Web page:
The Bank of England (BoE) has raised interest rates by a “hefty” 75 basis points (bps) – as had been widely expected – in the largest single rate increase since 1989. The bank’s Monetary Policy Committee (MPC) voted by a majority of 7-2 for the 75bps rise, with one vote apiece for 50bps and 25bps rises.
The eighth successive increase takes rates to their highest level since the financial crisis of 2008, with the base rate now standing at 3%. Market consensus now expects the pace of rate hikes to slow – although increases look set to continue as inflation is expected to reach 11% by the end of 2022.
Richard Carter, head of fixed interest research at Quilter Cheviot, said: “Markets had widely anticipated the hefty rate hike – particularly given the Bank has had to make the move prior to the government’s fiscal statement after it was delayed until later this month. However, this latest move is actually significantly lower than it could have been given the furore caused by the mini-budget just a matter of weeks ago. The change of prime minister appears to have restored some calm to UK bond markets, and the BoE could take a smaller step as a result.”
“Further rate rises are no doubt on the cards in the months ahead, but the pace at which they are increased is likely to slow. Mortgage rates are already reaching increasingly high levels that are fast becoming unaffordable for many, and the prospect of tax increases at the chancellor’s upcoming Autumn statement may also put a dampener on future hikes,” he added.
Growth outlook gloomiest since Covid
The general mood among industry commentators is pessimistic for the months ahead for the UK, as many anticipate a recession. According to Vivek Paul, UK chief investment strategist at Blackrock Investment Institute, for example, the now-defunct mini budget is still taking a toll on UK fiscal credibility.
“The trade-off central banks face between inflation and growth is the most difficult in a generation, with the BoE’s material monetary tightening today coming even as it recognises the UK is already heading towards a recession,” he said.
“While the mini budget may be no more, its legacy persists in one key manner: markets have reminded us that investors care about fiscal credibility and, with the government’s plans to plug the fiscal deficit yet to be finalised, the MPC may still be worried about the inflationary implications of unsustainable fiscal policy. Even though evidence of the damage to growth from higher rates is becoming clear, today’s hike is unlikely to be the last.”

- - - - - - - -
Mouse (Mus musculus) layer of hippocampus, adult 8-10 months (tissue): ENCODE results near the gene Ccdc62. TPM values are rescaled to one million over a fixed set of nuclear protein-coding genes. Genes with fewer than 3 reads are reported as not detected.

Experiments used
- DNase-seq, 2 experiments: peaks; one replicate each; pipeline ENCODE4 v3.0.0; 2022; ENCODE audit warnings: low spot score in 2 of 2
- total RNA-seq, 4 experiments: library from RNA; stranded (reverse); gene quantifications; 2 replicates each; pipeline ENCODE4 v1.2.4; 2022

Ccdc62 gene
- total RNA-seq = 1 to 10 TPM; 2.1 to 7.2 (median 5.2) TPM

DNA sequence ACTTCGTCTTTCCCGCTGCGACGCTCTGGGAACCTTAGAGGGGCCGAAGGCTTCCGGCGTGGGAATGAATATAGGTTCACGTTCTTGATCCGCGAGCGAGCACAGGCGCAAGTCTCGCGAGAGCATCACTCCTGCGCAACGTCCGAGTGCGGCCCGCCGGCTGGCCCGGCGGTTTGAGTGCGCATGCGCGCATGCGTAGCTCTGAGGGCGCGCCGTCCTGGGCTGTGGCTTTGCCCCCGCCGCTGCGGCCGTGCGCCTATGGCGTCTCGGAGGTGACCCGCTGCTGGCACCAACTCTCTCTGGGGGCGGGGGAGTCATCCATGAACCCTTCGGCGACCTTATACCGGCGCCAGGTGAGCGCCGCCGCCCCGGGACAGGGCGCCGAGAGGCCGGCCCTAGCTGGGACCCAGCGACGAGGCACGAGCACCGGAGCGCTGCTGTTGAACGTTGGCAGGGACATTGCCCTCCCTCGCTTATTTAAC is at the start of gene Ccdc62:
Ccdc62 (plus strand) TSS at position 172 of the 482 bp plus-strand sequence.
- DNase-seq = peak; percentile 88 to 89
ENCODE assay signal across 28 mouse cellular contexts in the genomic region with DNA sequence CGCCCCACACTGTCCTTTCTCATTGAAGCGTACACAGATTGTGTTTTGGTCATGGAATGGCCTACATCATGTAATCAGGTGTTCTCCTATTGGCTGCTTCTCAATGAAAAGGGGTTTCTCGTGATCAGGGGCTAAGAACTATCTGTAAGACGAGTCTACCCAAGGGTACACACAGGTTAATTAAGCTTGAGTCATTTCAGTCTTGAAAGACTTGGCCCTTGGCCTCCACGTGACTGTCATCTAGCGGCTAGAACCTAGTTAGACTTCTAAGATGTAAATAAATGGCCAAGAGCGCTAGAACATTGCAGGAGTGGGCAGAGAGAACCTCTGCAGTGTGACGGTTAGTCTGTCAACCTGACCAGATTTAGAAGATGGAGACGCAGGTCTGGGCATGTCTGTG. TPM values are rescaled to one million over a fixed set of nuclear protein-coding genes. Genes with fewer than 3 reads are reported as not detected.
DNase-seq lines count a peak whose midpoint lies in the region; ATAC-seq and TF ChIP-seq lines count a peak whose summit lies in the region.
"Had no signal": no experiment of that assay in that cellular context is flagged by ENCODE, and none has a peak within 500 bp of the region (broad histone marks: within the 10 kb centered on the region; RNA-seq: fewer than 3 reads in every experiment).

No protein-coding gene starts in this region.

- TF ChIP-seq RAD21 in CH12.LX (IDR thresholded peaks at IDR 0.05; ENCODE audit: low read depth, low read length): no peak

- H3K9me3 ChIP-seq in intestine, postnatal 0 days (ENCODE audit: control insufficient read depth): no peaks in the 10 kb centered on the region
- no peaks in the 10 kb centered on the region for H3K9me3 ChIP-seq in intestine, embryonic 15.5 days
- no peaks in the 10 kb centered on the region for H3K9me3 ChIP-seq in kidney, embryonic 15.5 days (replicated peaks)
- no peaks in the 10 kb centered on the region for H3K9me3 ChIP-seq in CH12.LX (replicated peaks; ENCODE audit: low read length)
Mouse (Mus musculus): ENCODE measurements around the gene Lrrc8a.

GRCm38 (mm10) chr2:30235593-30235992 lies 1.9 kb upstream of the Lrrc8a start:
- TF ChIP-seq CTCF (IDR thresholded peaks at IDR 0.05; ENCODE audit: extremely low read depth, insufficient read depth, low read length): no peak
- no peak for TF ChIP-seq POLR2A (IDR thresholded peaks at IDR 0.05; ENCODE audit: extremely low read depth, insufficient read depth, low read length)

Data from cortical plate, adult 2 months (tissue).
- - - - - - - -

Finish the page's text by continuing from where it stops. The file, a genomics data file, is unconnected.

Paul added: “With UK rates volatility at historic highs, caution is still warranted on gilts. And with the downturn yet to come, UK equity index valuations look tough to support in the near term. We remain underweight all developed market equities for the coming 6 to 12 months – and that includes the UK.”
‘Difficult balancing act’
The BoE’s decision follows similar rate rises from the ECB and the Fed in the last week. Commenting on the UK’s outlook for the months ahead, Dan Boardman-Weston, CEO and chief investment officer at BRI Wealth Management, said: “The recent large rate moves by the ECB and the Fed had put pressure on the MPC to move quicker and more aggressively given other central banks had adopted faster tightening.
“The Bank has a difficult balancing act, though, as the current cost-of-living crisis combined with higher interest rates and higher taxes means the growth outlook for the UK is gloomier than it has been since the dark days of Covid, and we’re likely to see a continued slowdown in economic activity over the coming months.”
Boardman-Weston added: “The inflation continues to be largely supply driven and interest rate increases are not going to assist with these contributory factors to inflation. While we have more political stability than we have done for some months, economic instability unfortunately continues.”
The next decision on UK interest rates will be taken at the MPC meeting scheduled for 15 December.